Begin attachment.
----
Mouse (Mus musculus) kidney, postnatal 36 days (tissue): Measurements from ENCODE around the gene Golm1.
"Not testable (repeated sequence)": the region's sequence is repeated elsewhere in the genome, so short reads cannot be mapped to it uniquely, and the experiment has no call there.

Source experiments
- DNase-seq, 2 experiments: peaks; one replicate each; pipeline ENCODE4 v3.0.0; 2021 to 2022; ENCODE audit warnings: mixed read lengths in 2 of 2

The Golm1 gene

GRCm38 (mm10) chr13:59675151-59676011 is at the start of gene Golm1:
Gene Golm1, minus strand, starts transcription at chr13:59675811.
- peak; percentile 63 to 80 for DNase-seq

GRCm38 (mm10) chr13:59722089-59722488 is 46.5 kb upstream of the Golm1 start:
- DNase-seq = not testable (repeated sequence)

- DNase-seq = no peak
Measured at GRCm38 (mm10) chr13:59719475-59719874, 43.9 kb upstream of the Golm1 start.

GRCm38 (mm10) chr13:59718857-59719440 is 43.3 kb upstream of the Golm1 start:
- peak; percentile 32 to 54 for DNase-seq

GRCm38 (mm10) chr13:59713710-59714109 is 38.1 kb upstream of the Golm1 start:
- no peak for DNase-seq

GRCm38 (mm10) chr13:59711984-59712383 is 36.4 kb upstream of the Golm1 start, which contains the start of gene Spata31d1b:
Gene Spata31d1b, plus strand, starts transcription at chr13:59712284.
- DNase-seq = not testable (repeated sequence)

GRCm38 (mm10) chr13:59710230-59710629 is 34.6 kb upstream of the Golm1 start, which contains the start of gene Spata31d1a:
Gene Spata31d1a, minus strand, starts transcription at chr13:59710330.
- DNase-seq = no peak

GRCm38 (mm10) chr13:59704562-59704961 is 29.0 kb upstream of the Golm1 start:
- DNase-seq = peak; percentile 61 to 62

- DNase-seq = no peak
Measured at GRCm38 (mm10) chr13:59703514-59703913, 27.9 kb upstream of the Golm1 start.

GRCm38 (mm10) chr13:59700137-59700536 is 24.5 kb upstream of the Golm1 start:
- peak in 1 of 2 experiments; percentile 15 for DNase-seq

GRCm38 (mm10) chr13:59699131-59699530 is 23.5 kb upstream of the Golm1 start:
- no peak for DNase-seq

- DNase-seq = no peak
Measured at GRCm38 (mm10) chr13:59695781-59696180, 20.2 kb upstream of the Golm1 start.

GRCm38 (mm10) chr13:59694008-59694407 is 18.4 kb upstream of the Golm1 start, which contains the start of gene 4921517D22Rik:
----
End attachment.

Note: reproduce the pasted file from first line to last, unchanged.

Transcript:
Mouse (Mus musculus) kidney, postnatal 36 days (tissue): Measurements from ENCODE around the gene Golm1.
"Not testable (repeated sequence)": the region's sequence is repeated elsewhere in the genome, so short reads cannot be mapped to it uniquely, and the experiment has no call there.

Source experiments
- DNase-seq, 2 experiments: peaks; one replicate each; pipeline ENCODE4 v3.0.0; 2021 to 2022; ENCODE audit warnings: mixed read lengths in 2 of 2

The Golm1 gene

GRCm38 (mm10) chr13:59675151-59676011 is at the start of gene Golm1:
Gene Golm1, minus strand, starts transcription at chr13:59675811.
- peak; percentile 63 to 80 for DNase-seq

GRCm38 (mm10) chr13:59722089-59722488 is 46.5 kb upstream of the Golm1 start:
- DNase-seq = not testable (repeated sequence)

- DNase-seq = no peak
Measured at GRCm38 (mm10) chr13:59719475-59719874, 43.9 kb upstream of the Golm1 start.

GRCm38 (mm10) chr13:59718857-59719440 is 43.3 kb upstream of the Golm1 start:
- peak; percentile 32 to 54 for DNase-seq

GRCm38 (mm10) chr13:59713710-59714109 is 38.1 kb upstream of the Golm1 start:
- no peak for DNase-seq

GRCm38 (mm10) chr13:59711984-59712383 is 36.4 kb upstream of the Golm1 start, which contains the start of gene Spata31d1b:
Gene Spata31d1b, plus strand, starts transcription at chr13:59712284.
- DNase-seq = not testable (repeated sequence)

GRCm38 (mm10) chr13:59710230-59710629 is 34.6 kb upstream of the Golm1 start, which contains the start of gene Spata31d1a:
Gene Spata31d1a, minus strand, starts transcription at chr13:59710330.
- DNase-seq = no peak

GRCm38 (mm10) chr13:59704562-59704961 is 29.0 kb upstream of the Golm1 start:
- DNase-seq = peak; percentile 61 to 62

- DNase-seq = no peak
Measured at GRCm38 (mm10) chr13:59703514-59703913, 27.9 kb upstream of the Golm1 start.

GRCm38 (mm10) chr13:59700137-59700536 is 24.5 kb upstream of the Golm1 start:
- peak in 1 of 2 experiments; percentile 15 for DNase-seq

GRCm38 (mm10) chr13:59699131-59699530 is 23.5 kb upstream of the Golm1 start:
- no peak for DNase-seq

- DNase-seq = no peak
Measured at GRCm38 (mm10) chr13:59695781-59696180, 20.2 kb upstream of the Golm1 start.

GRCm38 (mm10) chr13:59694008-59694407 is 18.4 kb upstream of the Golm1 start, which contains the start of gene 4921517D22Rik: